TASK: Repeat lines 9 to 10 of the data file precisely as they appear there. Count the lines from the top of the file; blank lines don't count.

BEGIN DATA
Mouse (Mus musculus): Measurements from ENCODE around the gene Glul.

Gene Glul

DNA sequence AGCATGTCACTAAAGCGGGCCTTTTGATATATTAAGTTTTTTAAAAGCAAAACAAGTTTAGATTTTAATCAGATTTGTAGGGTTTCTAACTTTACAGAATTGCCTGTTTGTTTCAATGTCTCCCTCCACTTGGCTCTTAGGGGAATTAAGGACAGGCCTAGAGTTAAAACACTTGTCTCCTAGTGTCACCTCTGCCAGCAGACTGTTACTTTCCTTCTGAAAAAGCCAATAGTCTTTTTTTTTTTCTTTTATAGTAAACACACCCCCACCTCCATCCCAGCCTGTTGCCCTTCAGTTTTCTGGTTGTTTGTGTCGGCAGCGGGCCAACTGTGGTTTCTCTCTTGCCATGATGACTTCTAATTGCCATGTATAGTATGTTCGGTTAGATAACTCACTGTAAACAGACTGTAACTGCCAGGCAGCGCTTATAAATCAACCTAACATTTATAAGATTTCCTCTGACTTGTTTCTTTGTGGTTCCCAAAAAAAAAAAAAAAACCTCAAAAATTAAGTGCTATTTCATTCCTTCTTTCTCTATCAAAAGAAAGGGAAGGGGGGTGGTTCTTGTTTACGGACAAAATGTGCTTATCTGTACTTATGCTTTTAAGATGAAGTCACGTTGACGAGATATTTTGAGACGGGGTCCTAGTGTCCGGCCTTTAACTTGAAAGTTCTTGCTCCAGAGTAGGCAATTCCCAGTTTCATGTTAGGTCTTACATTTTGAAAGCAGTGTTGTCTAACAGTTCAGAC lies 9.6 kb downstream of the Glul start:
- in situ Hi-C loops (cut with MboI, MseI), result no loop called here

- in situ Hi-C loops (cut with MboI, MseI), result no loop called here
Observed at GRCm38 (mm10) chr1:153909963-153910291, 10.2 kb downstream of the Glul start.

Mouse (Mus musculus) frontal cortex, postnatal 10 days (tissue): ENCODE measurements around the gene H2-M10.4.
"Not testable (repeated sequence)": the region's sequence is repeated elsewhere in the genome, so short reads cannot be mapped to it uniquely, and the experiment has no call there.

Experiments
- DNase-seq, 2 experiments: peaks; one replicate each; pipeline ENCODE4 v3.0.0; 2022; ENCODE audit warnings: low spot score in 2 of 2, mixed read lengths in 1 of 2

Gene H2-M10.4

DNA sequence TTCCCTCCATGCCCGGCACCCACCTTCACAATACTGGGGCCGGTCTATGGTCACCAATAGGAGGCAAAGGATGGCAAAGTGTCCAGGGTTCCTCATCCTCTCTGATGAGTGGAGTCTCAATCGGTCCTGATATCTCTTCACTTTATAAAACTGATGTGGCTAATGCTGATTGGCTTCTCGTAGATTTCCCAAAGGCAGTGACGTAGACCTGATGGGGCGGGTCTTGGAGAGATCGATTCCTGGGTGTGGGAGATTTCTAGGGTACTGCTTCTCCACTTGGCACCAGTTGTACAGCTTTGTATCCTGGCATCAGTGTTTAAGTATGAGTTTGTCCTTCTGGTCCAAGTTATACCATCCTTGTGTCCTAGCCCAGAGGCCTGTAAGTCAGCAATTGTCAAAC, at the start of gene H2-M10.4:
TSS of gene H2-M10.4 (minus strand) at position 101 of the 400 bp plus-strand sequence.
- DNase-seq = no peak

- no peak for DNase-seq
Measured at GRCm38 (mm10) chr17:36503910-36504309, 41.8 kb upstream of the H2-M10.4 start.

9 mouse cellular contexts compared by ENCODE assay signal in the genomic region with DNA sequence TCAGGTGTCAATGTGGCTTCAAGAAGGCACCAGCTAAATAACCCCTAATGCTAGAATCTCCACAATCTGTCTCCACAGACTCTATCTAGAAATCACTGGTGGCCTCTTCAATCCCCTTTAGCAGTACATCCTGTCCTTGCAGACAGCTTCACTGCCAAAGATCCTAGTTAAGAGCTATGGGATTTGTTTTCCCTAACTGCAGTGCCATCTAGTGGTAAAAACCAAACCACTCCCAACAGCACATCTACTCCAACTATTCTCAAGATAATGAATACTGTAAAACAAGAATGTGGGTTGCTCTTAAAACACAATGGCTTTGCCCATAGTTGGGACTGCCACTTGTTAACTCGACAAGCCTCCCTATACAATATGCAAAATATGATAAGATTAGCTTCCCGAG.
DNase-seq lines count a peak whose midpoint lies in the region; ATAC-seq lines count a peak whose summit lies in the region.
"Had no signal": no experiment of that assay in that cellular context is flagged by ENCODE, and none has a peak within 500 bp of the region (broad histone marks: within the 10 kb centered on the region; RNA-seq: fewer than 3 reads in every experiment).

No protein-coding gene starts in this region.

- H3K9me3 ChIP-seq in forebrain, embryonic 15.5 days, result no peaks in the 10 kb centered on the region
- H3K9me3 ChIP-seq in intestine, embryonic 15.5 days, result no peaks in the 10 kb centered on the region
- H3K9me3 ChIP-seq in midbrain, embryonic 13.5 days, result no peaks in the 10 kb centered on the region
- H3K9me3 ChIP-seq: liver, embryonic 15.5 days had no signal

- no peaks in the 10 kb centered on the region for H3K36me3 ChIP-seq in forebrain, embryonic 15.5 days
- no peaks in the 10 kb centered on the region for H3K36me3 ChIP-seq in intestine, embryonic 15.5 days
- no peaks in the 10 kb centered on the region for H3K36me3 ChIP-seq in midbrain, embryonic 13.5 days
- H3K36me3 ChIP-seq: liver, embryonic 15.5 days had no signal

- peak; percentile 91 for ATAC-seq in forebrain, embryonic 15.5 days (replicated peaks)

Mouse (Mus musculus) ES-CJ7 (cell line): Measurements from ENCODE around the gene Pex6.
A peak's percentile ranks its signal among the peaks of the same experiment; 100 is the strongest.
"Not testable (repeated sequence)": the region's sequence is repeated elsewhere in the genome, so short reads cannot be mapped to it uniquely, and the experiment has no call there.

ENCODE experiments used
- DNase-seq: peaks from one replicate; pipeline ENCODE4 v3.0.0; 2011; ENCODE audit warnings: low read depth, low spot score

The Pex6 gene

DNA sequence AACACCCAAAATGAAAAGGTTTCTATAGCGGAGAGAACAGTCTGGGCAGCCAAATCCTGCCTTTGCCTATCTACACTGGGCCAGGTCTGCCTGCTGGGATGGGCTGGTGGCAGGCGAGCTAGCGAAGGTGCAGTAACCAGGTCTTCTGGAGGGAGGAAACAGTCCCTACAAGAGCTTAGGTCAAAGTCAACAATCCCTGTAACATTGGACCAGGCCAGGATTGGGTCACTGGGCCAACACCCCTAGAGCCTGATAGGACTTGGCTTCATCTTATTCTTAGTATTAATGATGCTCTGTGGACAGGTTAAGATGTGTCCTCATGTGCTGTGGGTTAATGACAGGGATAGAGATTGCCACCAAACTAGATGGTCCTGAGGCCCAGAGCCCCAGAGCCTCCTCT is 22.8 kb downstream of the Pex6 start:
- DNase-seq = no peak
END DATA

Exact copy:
Experiments
- DNase-seq, 2 experiments: peaks; one replicate each; pipeline ENCODE4 v3.0.0; 2022; ENCODE audit warnings: low spot score in 2 of 2, mixed read lengths in 1 of 2